Every potential bank deal should be approached with the realization that the process can be lengthy. When a nontraditional buyer is involved, both the buyer and seller should work closely with one another in the beginning to help ensure that it will go as smoothly as possible. Fully understanding in the beginning what the resulting entity will look like at the end of the transaction (financially, structurally and operationally) is critical to being able to properly plan the transaction and to receive regulatory approval.

Twelve Steps for Successful Acquisitions


acquisition-11-21-18.pngOftentimes bankers and research analysts espouse the track records of acquisitive banks by focusing on the outcomes of transactions, not the work that went into getting them announced. As you and your board consider growing your bank franchise via purchases of, or mergers with, other banks, consider these steps as a guideline to better outcomes:

  1. Prepare your management team
    Does your team have any track record in courting, negotiating, closing and integrating a merger? If not, perhaps adding to your team is warranted.
  2. Prepare your board
    Understand what your financial goals and stress-points are, create a subcommittee to work with management on strategy, get educated about merger contracts and fiduciary obligations.
  3. Prepare your largest shareholders
    In many privately held banks there are large shareholders, families or individuals, who would have their ownership diluted if stock were used as currency to pay for another bank. It is important to get their support on your strategy as the value of their holdings will be impacted (hopefully positively) by your actions.
  4. Prepare your employees 
    While you cannot be specific about your targets until you need to broaden the “circle of trust,” let key employees know that their organization wants to grow via purchases. They will deal with the day-to-day reality of integration, get them excited that your organization is one they want to be with long-term.
  5. Prepare your counsel
    Just as some bankers focus on commercial or consumer loans, some law firms focus on regulatory matters, loan documents or corporate finance. Does your current counsel have demonstrated experience in merger processes? In addition, your counsel should help to educate your Board about the steps required to complete a transaction.
  6. Prepare the Street
    We have seen in recent months several large bank acquisitions announced where the market was unpleasantly surprised; a bank they viewed as a seller suddenly became a buyer. Some of these companies have since underperformed the broader bank market by 5 to 10 percent. If it has been several years between acquisitions, prep the market beforehand that you might resume the strategy. BB&T recently laid parameters for going back on the acquisition trail. And while their stock was down some on the news, it has since more than recovered.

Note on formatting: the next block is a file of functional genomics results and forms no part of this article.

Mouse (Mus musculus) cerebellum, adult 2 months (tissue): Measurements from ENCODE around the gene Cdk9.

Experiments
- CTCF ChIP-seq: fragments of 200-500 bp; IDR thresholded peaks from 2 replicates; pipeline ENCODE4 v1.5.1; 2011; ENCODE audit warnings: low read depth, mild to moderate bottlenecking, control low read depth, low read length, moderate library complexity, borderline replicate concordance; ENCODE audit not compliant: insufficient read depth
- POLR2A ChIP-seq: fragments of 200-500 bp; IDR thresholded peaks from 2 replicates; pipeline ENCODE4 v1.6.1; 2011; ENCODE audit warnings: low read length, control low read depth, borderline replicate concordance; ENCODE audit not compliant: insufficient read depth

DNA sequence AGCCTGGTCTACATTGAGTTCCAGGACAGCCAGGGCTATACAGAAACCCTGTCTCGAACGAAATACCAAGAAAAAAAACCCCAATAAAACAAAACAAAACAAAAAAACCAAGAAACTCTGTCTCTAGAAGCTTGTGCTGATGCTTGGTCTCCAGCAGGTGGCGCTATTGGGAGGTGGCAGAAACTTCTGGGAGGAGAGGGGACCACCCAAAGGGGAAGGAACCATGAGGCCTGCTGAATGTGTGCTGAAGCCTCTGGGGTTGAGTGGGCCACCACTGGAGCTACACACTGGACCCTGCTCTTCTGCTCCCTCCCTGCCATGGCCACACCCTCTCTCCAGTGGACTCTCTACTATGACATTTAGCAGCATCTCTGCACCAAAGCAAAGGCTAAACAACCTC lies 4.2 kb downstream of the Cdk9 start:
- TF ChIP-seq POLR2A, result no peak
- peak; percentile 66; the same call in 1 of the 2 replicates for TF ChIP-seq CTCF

7. Prepare your IT providers 
    Most customers are lost when you close your transaction by the small annoyances that come with a systems conversion. Understand if your current core systems have additional capacity or begin to get systems in place that can grow as you grow.
  8. Prepare your regulator(s)
    Whether it is the state, the FDIC, OCC or the Fed, they generally do not like surprises. Get some soft guidance from them on their expectations for capital levels and growth rates. Before you formally announce any merger, with your counsel, give the regulators a courtesy heads-up.
  9. Prepare your rating agency
    If you are a rated bank, think about your debt holders as well as equity holders, especially if you need access to acquisition financing. Share with them the broad plan of growth and your tolerances for goodwill and other negative capital events.
  10. Prepare your financing sources
    Do you have a line-of-credit in place at the holding company that could be drawn to finance the cash portion of acquisition consideration? Have you demonstrated that you can fund in the senior or subordinated debt markets, perhaps by pre-funding capital? Are there large shareholders willing to commit more equity to your strategy?
  11. Prepare your targets
    If the Street does not know, and your shareholders do not know, and your bankers and lawyers do not know, then the targets you might have in mind also will not know you are a buyer. Courting another CEO is a time-consuming process, but completely necessary and should be started 12-18 months before you are in the position to pull the trigger. Your goal is to be on their “A” list of calls, and have the chance to compete, either exclusively or in a controlled auction process.
  12. Prepare to walk away